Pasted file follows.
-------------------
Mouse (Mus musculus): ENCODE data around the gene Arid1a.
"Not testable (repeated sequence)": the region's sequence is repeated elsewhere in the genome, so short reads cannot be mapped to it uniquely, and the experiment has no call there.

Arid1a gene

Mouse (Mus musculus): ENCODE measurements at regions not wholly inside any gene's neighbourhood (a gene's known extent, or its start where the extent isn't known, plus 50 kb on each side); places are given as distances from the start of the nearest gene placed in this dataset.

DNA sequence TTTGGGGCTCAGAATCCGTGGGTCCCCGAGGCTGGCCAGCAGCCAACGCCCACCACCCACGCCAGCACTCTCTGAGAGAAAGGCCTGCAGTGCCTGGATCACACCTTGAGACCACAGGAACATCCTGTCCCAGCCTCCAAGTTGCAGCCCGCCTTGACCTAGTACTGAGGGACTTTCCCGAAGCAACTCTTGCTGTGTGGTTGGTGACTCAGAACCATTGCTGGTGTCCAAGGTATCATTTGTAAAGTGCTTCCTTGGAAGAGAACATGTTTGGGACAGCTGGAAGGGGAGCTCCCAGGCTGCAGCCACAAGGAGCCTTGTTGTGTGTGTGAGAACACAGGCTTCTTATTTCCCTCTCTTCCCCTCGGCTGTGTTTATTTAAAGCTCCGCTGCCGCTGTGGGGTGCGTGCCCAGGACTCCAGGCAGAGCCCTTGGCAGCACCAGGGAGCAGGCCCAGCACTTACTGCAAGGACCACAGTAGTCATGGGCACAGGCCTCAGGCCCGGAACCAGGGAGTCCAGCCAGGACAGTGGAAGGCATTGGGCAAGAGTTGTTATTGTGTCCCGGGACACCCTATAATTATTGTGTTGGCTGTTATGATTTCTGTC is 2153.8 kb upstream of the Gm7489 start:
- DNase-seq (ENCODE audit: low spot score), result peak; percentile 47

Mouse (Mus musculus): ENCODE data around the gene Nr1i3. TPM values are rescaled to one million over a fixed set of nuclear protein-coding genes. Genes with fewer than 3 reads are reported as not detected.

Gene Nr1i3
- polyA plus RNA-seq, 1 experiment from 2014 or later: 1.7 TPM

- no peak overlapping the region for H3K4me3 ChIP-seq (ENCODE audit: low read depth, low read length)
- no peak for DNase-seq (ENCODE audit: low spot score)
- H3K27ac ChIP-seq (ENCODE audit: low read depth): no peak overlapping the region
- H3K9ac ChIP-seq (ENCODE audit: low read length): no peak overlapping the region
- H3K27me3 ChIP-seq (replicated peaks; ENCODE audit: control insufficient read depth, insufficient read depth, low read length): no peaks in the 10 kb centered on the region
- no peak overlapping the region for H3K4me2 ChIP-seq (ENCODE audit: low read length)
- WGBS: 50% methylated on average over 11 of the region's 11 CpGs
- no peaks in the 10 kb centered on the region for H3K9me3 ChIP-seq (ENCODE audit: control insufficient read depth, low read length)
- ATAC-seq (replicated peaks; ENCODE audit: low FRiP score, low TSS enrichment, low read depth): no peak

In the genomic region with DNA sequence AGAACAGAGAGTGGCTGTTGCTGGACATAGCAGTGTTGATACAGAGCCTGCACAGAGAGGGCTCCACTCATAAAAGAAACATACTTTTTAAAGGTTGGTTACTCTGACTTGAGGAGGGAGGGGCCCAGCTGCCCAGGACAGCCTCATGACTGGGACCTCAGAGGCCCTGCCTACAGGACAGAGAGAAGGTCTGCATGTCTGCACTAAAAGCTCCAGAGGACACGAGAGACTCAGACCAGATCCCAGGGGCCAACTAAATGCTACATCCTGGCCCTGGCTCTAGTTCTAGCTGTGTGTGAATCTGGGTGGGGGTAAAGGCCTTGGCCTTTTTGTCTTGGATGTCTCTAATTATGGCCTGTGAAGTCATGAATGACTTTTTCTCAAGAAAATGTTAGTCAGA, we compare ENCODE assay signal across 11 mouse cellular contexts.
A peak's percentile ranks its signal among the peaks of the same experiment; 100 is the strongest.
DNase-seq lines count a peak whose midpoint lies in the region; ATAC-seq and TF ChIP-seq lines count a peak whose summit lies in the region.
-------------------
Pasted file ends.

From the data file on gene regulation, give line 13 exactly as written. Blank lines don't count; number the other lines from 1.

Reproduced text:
- H3K9ac ChIP-seq (ENCODE audit: low read length): no peak overlapping the region